Book your flights to Cuba, because barriers and travel warnings are now down. For the first time in half a century tensions between the United States and the island off the coast of Florida, which stood as a dark power during the Cold War times, have been eased.
U.S. President Barack Obama has called for a move to reestablish diplomatic ties with Cuba (Politico). The move and efforts have suddenly been made known to the public as Cuba released a long time U.S. hostage who had been held captive since 2009. Of course, U.S. citizens’ lives are important, but what pushed such a big move for friendship after the release of one hostage?
“[Alan] Gross was convicted of espionage by a Cuban court in 2011 and sentenced to 15 years for bringing telecommunication devices into Cuba” (WREG Memphis).
In addition, the United States has released 3 Cuban spies.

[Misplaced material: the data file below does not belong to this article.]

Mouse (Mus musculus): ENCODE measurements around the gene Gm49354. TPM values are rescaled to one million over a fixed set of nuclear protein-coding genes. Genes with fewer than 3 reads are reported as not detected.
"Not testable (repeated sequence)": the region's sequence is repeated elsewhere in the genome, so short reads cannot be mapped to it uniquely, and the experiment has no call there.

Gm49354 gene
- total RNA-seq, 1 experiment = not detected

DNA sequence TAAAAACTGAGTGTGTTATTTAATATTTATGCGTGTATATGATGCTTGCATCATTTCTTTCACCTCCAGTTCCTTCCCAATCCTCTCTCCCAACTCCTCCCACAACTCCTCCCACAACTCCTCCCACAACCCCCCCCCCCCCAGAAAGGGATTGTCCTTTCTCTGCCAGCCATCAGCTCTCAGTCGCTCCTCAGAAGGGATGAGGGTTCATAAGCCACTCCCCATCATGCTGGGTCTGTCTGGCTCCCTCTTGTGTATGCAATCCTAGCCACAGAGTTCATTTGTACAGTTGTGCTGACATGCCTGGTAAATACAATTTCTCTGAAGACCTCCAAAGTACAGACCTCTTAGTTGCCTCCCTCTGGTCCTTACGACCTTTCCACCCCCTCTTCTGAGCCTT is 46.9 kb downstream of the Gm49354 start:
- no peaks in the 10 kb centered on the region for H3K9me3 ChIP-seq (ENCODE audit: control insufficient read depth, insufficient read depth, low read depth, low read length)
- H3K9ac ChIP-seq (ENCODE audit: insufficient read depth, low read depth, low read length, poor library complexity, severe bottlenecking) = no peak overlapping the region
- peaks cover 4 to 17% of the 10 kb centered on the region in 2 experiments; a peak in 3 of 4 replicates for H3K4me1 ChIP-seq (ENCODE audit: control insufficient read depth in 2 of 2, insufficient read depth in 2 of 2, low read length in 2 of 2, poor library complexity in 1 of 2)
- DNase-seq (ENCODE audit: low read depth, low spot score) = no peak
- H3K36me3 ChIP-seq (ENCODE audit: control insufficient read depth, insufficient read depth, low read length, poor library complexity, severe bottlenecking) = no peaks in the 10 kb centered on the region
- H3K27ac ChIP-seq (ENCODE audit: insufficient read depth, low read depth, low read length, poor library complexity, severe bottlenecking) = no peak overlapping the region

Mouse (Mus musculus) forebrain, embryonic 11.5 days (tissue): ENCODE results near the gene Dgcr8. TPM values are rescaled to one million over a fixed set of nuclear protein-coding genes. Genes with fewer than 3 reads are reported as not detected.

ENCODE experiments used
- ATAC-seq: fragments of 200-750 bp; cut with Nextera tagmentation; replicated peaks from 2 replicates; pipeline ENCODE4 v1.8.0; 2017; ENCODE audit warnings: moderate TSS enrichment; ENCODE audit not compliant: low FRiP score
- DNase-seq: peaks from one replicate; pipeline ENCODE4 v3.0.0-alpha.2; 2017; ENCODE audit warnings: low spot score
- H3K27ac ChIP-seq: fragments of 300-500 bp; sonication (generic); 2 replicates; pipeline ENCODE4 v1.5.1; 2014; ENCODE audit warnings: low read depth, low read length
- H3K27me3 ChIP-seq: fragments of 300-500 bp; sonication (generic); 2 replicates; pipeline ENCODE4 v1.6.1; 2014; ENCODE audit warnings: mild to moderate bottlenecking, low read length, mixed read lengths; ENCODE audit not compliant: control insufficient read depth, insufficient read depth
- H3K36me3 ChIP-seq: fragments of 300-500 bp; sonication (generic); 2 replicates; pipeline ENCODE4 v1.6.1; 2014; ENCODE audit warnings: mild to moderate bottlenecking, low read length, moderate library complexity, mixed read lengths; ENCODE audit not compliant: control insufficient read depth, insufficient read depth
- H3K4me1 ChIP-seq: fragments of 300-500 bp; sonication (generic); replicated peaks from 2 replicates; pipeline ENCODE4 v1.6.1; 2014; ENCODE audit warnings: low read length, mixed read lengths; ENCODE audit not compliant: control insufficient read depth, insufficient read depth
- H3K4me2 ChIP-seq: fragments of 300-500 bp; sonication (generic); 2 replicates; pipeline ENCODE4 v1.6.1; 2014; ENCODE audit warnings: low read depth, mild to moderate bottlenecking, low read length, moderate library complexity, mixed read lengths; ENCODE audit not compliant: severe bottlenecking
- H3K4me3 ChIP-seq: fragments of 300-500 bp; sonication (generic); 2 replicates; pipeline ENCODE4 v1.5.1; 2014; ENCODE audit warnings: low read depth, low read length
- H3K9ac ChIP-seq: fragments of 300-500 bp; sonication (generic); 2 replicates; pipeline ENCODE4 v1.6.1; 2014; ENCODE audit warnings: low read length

Although seemingly sudden, the deals between U.S. and Cuban officials have been culminating over the past year. Obama calls the embargoes on Cuba to be a failure.
What this means:
- Travel restrictions eased
- Increased exports of U.S. goods to Cuba
- U.S. travelers to bring in some items
- Embassies will be opened in both countries
While only Congress can formally overturn the five-decades-long embargo, the White House has some authorities to liberalize trade and travel to the island,” WREG Memphis.
With the petrodollar value falling, Russia losing influence and Venezuela’s economy faltering in the midst of falling prices; some of Cuba’s main financial and export partners are withering at the core. It’s no wonder if Cuba along with other countries is turning its eye to new partners. It’s not about the prices of oil, but petropolitics and who’s producing it. The reality is the U.S. and Canada fracking and shale revolutions are changing dynamics. The global economy and relations are switching as can already be seen as almost a 50-year silence are being broken between two former rival countries.